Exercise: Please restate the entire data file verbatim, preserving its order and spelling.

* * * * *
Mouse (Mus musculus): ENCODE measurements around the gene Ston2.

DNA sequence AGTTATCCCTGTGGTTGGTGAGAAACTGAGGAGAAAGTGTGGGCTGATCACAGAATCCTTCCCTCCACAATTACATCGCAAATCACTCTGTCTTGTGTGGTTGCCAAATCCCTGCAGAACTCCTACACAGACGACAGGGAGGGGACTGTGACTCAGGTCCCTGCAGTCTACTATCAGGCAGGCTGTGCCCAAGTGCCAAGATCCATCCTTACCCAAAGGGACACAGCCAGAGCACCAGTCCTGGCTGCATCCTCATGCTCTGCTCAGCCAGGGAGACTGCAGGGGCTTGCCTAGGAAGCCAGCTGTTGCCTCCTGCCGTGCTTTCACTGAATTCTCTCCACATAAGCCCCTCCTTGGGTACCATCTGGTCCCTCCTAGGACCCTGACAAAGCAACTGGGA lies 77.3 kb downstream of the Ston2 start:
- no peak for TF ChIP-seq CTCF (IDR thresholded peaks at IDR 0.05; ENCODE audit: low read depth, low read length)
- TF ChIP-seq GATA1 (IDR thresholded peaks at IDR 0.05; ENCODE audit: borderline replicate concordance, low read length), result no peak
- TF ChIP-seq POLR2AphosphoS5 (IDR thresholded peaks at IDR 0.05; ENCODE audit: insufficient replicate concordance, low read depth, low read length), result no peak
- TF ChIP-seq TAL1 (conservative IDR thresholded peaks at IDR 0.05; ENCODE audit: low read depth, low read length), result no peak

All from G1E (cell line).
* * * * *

Mouse (Mus musculus): ENCODE measurements around the gene Ston2.

DNA sequence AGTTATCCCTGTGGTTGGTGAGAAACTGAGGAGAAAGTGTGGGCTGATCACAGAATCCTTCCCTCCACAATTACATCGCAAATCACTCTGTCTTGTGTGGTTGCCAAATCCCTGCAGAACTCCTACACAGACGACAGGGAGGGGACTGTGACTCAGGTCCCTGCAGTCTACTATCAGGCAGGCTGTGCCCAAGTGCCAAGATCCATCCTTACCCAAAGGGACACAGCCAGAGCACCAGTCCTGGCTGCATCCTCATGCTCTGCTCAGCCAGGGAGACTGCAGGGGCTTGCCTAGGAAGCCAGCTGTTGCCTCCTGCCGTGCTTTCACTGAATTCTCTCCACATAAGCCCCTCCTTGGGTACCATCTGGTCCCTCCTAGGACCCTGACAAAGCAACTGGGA lies 77.3 kb downstream of the Ston2 start:
- no peak for TF ChIP-seq CTCF (IDR thresholded peaks at IDR 0.05; ENCODE audit: low read depth, low read length)
- TF ChIP-seq GATA1 (IDR thresholded peaks at IDR 0.05; ENCODE audit: borderline replicate concordance, low read length), result no peak
- TF ChIP-seq POLR2AphosphoS5 (IDR thresholded peaks at IDR 0.05; ENCODE audit: insufficient replicate concordance, low read depth, low read length), result no peak
- TF ChIP-seq TAL1 (conservative IDR thresholded peaks at IDR 0.05; ENCODE audit: low read depth, low read length), result no peak

All from G1E (cell line).